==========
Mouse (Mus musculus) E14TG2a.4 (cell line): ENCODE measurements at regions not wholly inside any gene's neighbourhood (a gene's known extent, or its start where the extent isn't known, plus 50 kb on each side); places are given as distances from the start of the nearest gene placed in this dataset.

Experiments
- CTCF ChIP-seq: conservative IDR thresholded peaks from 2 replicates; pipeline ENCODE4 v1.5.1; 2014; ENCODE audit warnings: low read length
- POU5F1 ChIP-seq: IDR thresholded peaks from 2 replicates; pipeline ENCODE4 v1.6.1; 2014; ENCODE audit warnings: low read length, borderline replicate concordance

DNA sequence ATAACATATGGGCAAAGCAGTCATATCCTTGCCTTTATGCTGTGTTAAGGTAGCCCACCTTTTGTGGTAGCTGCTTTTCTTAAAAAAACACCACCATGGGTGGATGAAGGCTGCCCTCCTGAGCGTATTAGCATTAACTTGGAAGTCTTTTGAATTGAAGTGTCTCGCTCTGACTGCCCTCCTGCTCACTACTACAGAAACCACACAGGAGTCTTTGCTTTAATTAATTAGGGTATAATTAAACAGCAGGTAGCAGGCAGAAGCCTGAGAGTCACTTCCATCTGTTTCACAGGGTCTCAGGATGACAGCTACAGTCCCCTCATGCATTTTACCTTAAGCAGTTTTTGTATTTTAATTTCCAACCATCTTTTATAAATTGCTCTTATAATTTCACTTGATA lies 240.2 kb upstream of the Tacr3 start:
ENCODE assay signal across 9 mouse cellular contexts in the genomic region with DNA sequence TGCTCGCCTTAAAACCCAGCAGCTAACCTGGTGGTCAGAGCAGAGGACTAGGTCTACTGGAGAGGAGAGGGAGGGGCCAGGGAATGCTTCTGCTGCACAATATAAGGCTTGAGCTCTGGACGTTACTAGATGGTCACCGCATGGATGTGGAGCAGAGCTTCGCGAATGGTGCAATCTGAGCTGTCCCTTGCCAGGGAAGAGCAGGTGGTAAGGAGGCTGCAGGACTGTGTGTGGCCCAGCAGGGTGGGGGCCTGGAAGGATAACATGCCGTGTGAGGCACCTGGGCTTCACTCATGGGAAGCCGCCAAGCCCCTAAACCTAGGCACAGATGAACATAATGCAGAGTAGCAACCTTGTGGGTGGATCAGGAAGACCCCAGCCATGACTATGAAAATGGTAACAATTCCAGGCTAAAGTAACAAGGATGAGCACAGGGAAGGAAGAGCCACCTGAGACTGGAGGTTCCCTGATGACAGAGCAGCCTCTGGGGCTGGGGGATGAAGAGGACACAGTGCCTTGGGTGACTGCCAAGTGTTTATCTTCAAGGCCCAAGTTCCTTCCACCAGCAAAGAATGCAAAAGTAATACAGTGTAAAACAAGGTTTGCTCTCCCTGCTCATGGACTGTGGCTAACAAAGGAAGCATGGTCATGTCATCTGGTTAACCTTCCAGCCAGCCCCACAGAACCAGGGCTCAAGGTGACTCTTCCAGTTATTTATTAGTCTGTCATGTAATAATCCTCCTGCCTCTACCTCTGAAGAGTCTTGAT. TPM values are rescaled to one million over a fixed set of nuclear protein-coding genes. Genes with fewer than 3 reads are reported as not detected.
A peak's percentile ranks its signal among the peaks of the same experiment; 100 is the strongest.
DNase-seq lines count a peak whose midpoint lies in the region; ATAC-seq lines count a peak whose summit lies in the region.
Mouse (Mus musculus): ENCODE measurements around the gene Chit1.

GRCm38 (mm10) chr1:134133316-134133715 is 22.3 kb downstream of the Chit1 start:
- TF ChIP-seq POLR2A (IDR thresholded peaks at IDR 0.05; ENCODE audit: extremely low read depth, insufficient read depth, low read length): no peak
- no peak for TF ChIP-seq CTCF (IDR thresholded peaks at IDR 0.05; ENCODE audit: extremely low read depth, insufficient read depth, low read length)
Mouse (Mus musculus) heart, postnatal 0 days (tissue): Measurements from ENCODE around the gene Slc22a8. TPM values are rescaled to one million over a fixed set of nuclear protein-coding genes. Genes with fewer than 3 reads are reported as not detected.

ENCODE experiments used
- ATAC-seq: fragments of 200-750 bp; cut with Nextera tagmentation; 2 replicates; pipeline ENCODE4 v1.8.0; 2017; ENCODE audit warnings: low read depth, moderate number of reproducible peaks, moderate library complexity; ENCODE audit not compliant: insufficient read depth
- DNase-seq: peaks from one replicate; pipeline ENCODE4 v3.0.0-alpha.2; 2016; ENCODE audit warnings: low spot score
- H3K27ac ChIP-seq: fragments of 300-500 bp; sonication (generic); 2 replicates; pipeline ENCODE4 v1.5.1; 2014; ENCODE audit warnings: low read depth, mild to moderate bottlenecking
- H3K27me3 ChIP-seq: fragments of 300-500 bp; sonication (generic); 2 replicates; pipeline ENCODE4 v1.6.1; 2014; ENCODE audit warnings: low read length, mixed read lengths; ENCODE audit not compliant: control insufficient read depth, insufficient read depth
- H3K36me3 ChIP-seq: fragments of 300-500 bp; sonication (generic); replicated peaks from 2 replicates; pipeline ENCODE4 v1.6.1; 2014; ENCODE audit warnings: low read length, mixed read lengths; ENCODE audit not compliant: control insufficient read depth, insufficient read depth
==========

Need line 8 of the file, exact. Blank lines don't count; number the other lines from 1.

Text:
DNase-seq lines count a peak whose midpoint lies in the region; ATAC-seq lines count a peak whose summit lies in the region.